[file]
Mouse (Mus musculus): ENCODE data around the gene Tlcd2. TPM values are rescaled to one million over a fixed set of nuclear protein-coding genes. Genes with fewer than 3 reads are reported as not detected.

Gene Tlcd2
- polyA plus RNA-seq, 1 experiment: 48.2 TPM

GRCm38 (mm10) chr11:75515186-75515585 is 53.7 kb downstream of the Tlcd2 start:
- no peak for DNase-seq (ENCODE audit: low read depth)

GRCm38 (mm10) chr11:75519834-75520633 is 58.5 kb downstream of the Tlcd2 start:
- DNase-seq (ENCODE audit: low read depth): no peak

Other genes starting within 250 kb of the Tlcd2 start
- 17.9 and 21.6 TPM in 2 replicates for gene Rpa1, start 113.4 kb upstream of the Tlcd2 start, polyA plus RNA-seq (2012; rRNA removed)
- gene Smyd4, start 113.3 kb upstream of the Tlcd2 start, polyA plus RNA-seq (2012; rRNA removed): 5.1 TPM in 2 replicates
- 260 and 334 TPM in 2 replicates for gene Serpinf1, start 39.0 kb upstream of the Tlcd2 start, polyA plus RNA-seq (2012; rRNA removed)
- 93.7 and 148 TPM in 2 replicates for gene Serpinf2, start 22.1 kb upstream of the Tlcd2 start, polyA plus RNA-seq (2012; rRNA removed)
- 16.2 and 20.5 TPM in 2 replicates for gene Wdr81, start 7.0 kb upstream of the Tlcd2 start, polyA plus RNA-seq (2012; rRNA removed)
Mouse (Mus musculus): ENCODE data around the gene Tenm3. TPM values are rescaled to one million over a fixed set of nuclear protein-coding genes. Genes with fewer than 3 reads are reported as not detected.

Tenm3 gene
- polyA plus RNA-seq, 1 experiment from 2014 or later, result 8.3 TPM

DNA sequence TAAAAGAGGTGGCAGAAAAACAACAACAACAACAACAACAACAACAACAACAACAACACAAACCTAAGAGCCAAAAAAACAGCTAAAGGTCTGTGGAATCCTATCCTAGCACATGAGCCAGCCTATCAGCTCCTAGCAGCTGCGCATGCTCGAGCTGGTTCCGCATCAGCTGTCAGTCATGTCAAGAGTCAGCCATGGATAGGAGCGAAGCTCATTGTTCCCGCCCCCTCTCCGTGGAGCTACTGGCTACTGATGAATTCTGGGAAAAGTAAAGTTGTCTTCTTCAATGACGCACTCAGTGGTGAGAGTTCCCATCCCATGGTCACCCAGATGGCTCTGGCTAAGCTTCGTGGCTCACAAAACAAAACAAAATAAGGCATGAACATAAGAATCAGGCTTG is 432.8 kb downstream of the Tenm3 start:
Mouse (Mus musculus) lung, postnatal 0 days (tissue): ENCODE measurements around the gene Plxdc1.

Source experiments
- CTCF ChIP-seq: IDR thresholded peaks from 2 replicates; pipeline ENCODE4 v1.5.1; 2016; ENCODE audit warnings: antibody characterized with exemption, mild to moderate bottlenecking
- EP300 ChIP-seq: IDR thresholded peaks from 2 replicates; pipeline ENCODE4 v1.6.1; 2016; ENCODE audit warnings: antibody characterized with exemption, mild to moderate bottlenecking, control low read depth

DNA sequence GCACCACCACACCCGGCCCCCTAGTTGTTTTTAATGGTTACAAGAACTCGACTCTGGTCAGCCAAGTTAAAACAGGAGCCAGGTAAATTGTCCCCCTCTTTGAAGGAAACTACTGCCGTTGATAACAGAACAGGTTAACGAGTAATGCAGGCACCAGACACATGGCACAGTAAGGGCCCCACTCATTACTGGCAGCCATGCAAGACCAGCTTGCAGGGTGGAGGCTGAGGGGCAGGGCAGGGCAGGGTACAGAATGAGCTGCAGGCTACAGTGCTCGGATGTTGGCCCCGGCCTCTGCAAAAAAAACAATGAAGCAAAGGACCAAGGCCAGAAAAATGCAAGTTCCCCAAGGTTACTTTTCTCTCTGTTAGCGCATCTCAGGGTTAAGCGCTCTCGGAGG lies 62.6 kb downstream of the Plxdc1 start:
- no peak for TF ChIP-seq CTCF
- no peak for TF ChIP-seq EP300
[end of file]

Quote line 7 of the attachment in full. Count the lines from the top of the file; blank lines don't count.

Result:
- DNase-seq (ENCODE audit: low read depth): no peak